Although the political crisis was swiftly resolved for the time being, political uncertainty remains high and economic weakness will likely continue to beset Italy. The government is unlikely to deliver overdue liberalizing reforms and given the elevated likelihood of future clashes on several government policies, the risk of early elections continues to loom.



No more speculation on a slowdown - it is finally here. Best to get it behind us and get going. Expect two mor rates cuts by year end. -...


No more speculation on a slowdown - it is finally here. Best to get it behind us and get going. Expect two mor rates cuts by year end. - CH

ING Economics: Evidence of the spreading US slowdown
The disappointing run of US data has continued with today’s retail sales numbers for September, which posted the first decline for seven months. Rather than rise 0.3% month-on-month as expected, they actually contracted 0.3% with the report showing broad-based weakness. Just five of the 13 major categories within the report experienced an increase, namely furniture, health, clothing, miscellaneous and eating/drinking. Motor vehicles/parts fell 0.9%, gasoline stations sales fell 0.7%, building materials fell 1% and department store sales fell 1.4% (-7.3% year-on-year). Stripping out the volatile components we find that the “control” group, which better reflects movements in the broader consumer spending component of GDP, was flat on the month versus expectations of a 0.3% MoM gain. With the rate of employment growth clearly slowing and the latest wage growth coming in much softer than expected, there are have been valid questions regarding how long consumer spending can continue to prop up the economy. Today’s report is not encouraging.

The case for more rate cuts:
With the major business surveys such as the ISM and National Federation of Independent Business reports seemingly in freefall and investment lead indicators pointing to contraction, we expect to see the economy to experience sub 2% growth in 4Q19. Add in weaker global growth, the strong dollar and a nagging doubt about the imminent prospects of a meaningful de-escalation of trade tensions and we see the economy expanding just 1.3% in 2020. Given this growth backdrop and the fact recent inflation indicators show signs of softening and the University of Michigan consumer inflation expectations series hit an all-time low, the Federal Reserve will be increasingly nervous about hitting its inflation target. We expect the Federal Reserve to follow up the July and September rate cuts with a further 25bp move in October and another in December.

To download the original paper visit THINK - ING Economics

Crude Oil Brent crude oil prices were volatile in recent weeks, with prices hitting a nearly four-month high on 16 September before fa...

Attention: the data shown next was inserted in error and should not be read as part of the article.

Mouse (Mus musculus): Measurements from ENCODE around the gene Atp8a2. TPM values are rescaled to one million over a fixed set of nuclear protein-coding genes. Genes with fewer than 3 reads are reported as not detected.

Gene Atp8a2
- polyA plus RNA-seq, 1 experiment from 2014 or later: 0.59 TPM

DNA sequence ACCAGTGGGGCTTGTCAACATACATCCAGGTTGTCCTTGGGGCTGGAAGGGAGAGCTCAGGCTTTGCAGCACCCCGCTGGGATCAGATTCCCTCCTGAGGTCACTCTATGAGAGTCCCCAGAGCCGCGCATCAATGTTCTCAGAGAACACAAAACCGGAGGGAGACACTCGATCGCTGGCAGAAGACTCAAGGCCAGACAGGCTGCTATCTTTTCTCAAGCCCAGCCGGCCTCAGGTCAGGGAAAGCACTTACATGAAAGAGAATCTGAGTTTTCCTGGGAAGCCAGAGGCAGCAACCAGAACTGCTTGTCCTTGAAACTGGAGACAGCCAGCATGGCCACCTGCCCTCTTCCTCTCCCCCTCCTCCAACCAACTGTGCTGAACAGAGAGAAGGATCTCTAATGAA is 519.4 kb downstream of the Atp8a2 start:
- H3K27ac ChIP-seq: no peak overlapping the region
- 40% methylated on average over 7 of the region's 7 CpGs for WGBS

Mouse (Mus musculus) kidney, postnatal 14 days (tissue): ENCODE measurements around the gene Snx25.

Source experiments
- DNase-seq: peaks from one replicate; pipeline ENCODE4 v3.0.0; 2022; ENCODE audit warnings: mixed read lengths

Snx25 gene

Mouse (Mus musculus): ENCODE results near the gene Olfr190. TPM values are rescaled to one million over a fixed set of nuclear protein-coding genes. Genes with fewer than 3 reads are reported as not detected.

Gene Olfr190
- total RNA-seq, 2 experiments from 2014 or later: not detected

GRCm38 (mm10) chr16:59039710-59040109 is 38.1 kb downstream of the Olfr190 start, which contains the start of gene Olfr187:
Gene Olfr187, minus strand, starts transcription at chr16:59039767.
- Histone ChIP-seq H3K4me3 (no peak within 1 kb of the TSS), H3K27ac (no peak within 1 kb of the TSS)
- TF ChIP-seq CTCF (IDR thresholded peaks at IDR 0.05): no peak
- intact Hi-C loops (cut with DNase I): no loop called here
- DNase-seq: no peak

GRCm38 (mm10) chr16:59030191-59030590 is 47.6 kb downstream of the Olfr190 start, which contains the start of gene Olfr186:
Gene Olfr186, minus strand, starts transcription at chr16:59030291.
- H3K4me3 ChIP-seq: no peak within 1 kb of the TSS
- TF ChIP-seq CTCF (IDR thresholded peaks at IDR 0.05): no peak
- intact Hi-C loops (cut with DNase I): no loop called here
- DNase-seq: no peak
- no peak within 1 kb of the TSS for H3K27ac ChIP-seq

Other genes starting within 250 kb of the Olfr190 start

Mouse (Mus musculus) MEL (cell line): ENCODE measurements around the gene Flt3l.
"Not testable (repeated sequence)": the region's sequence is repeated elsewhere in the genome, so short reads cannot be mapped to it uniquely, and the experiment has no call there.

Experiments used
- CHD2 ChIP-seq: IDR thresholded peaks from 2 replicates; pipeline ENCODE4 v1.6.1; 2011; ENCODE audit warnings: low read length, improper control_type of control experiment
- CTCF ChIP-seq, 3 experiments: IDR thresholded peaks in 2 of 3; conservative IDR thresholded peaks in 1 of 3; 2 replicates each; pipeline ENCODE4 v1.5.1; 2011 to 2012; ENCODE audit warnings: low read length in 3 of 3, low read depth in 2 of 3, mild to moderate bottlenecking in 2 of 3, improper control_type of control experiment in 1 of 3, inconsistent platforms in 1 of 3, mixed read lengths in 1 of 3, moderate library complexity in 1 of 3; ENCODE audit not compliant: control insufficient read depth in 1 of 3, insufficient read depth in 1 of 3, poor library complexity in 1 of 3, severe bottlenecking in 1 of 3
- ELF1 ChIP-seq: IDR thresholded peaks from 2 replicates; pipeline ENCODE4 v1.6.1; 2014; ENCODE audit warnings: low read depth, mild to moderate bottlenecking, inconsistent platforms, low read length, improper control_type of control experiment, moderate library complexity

Crude OilBrent crude oil prices were volatile in recent weeks, with prices hitting a nearly four-month high on 16 September before falling sharply afterwards. On 4 October, oil prices traded at USD 59.1 per barrel, which was 2.6% lower than on the same day last month. While the benchmark price for global crude oil was 31.3% lower than on the same day last year, it was up 16.9% on a year-to-date basis. Oil prices surged at the start of September, reflecting news that China and the United States would resume trade talks. The upward trend was reinforced by an alleged attack by Iran-backed Yemeni Houthis on Saudi oil facilities on 14 September. The drone attack shut down more than half of Saudi oil production, which represented the worst sudden disruption to supply in history and prompted Brent crude oil prices to record the biggest jump on record in over three decades. In the following days, oil prices receded as the possibility of a retaliatory attack against Iran by Saudi Arabia and the United States diminished and oil production gradually recovered in the Kingdom. Later in the month and in October, weak economic data among most of the world’s key economies, which could hit demand for the black gold, weighed on prices.

West Texas Intermediate (WTI) crude oil prices declined slightly in recent weeks, weighed on by weak global growth and rising inventories in the United States. WTI crude oil prices traded at USD 52.8 per barrel on 4 October, which was down 6.0% from the same day last month. While the price was down 29.0% from the same day last year, it was 17.0% higher on a year-to-date basis. WTI crude oil prices declined in recent weeks, mostly reflecting weak economic data in the United States as the impact of bold fiscal stimulus implemented in previous years started to fade and trade tensions against China began to erode business confidence. Moreover, the labor market appears to have peaked, which bodes poorly for private consumption going forward. As a result, inventories are building up and, according to EIA data for the week ending 27 September, U.S. crude supplies rose for a third week in a row, by 3.1 million barrels. Low demand and severe financial stress in the shale industry is forcing U.S. energy firms to reduce the number of oil rigs and they are now at levels not seen since May 2017. Fewer oil rigs could lead to a sizeable reduction in oil production in the United States next year.